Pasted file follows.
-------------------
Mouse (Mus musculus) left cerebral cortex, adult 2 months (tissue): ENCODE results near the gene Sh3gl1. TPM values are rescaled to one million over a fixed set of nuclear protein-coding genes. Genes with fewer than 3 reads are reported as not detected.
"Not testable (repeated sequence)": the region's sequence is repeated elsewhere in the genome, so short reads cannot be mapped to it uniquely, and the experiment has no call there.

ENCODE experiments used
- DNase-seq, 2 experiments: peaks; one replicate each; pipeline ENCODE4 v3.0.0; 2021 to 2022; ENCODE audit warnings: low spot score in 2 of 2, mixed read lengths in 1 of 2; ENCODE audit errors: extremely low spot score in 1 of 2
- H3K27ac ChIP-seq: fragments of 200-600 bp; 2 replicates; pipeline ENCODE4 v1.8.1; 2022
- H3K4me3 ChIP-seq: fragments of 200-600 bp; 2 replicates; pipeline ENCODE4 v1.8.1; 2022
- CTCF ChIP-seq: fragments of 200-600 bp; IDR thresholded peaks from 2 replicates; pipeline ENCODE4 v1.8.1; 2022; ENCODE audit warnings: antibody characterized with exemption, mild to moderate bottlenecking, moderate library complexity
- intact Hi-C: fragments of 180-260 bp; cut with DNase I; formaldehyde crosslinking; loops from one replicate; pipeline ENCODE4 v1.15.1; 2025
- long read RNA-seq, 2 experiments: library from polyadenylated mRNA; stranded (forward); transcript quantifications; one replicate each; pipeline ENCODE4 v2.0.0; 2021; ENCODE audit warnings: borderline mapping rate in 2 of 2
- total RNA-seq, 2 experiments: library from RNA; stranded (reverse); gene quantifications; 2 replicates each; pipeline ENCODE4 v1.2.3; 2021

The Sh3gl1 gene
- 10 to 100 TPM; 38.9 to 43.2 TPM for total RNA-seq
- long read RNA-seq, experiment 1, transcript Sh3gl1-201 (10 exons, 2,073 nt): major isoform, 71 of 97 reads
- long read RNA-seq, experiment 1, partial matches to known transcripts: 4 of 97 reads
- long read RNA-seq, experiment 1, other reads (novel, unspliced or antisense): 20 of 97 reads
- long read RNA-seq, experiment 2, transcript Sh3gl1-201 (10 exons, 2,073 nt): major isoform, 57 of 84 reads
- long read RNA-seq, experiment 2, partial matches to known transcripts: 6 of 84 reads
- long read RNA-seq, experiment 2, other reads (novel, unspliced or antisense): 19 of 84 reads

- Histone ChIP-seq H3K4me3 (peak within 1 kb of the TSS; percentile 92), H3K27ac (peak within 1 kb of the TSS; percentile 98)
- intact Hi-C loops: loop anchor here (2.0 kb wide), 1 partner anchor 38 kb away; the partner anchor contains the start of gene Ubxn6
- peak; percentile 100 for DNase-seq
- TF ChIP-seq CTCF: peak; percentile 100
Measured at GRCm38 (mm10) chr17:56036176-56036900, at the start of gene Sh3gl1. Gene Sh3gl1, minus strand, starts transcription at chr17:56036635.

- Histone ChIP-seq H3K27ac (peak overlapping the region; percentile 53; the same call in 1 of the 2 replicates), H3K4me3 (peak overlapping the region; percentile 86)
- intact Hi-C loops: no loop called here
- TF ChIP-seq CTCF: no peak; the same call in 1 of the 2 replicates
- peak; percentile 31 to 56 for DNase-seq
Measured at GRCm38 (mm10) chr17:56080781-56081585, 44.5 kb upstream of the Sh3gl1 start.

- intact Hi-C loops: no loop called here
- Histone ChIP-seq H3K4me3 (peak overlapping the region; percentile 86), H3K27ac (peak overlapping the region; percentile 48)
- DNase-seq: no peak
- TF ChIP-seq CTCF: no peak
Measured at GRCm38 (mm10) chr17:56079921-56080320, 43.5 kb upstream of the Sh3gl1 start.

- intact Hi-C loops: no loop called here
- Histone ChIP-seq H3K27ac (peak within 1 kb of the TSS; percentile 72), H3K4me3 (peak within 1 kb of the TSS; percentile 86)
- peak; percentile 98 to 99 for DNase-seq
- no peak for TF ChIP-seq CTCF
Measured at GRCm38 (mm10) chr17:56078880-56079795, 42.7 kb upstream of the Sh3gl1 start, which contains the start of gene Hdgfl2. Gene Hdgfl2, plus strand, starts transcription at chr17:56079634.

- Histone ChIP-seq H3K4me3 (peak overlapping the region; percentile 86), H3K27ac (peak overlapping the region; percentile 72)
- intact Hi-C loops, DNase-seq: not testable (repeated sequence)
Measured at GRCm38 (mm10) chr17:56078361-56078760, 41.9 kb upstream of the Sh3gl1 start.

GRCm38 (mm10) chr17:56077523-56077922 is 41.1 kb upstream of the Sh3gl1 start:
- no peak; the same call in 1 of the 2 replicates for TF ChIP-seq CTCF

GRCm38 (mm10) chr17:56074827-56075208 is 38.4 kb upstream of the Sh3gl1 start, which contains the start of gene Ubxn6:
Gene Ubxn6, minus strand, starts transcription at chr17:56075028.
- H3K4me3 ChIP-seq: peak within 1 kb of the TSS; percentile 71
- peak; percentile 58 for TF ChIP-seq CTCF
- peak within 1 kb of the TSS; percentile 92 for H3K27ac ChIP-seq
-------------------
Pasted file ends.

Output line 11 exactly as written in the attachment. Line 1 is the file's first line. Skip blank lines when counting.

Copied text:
The Sh3gl1 gene